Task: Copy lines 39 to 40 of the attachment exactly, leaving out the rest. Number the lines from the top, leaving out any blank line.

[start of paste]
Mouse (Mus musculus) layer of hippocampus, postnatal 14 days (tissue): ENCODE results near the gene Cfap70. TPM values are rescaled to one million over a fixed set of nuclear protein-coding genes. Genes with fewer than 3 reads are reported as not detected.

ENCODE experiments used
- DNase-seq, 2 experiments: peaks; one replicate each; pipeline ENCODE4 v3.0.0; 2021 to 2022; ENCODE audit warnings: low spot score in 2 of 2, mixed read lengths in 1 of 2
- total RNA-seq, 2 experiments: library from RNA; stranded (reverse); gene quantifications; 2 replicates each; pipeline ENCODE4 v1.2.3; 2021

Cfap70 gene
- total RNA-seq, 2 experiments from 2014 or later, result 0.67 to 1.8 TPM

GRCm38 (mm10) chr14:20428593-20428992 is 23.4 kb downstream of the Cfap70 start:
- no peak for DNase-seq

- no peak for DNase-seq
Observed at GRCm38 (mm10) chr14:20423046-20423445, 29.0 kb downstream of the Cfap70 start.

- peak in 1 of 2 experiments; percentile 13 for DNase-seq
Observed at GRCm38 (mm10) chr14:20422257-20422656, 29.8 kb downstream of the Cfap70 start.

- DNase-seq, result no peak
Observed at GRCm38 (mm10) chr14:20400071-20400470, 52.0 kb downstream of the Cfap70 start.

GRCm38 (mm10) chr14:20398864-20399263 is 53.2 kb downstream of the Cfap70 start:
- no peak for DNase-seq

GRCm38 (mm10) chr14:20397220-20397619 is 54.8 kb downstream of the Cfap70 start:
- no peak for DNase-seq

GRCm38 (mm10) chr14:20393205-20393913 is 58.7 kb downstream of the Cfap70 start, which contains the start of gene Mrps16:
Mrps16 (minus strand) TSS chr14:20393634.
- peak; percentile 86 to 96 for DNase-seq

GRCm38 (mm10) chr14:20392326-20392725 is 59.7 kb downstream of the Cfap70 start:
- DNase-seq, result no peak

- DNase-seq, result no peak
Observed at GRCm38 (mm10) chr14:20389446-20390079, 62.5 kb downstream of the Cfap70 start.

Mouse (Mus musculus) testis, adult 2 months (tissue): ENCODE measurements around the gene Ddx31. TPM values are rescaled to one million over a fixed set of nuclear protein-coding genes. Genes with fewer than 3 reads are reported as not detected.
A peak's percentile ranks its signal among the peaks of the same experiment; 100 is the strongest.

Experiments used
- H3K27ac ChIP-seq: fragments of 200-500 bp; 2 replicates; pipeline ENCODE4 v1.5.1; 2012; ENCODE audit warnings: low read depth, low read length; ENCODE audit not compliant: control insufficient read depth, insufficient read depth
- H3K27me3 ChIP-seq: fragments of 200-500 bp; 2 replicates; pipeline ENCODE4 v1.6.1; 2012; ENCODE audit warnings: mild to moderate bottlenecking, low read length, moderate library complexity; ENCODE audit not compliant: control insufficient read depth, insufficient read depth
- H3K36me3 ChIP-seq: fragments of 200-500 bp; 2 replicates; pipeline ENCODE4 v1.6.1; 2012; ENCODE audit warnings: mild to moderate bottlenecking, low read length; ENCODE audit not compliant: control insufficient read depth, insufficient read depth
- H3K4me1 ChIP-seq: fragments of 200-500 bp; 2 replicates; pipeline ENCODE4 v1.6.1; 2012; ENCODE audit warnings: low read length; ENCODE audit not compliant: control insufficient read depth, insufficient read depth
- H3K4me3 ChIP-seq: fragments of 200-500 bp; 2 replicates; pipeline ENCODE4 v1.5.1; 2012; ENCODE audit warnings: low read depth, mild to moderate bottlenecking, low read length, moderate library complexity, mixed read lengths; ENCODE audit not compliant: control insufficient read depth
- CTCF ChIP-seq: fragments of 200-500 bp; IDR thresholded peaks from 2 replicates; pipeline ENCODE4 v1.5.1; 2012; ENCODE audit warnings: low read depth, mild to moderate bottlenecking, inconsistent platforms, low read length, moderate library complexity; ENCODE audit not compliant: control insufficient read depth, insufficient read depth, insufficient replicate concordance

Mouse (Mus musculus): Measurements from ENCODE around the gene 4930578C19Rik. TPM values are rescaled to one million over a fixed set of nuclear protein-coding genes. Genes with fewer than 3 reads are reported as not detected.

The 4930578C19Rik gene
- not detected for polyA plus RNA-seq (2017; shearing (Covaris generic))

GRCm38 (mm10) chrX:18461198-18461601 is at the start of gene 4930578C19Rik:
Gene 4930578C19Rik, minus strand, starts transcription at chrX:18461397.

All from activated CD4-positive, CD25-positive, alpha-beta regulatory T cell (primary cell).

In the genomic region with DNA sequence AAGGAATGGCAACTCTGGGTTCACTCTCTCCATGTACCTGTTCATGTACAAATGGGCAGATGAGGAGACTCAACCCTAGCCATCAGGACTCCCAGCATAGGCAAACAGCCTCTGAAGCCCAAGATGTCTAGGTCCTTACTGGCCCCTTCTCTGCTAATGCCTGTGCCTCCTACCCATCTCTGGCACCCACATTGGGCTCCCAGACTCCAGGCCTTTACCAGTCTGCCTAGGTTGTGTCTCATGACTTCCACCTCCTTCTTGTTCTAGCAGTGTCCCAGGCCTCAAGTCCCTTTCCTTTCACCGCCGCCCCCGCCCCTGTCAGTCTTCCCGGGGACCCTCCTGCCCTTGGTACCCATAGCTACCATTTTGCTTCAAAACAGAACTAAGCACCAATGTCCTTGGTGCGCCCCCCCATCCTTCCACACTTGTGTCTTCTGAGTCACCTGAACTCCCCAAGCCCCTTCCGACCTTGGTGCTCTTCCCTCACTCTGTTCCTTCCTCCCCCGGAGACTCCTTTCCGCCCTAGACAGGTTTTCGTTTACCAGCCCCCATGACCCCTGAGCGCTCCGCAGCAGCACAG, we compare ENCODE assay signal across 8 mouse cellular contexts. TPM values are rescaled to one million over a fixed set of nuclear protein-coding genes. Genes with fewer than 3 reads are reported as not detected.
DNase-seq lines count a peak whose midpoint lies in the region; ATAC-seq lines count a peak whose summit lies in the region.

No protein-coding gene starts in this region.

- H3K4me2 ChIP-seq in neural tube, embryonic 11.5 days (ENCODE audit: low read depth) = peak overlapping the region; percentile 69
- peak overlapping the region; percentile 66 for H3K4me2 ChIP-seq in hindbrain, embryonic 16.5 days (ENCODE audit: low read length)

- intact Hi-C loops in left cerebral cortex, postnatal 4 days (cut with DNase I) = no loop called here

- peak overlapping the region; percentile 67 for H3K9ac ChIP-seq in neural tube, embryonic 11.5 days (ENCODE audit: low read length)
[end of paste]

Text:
Gene 4930578C19Rik, minus strand, starts transcription at chrX:18461397.

All from activated CD4-positive, CD25-positive, alpha-beta regulatory T cell (primary cell).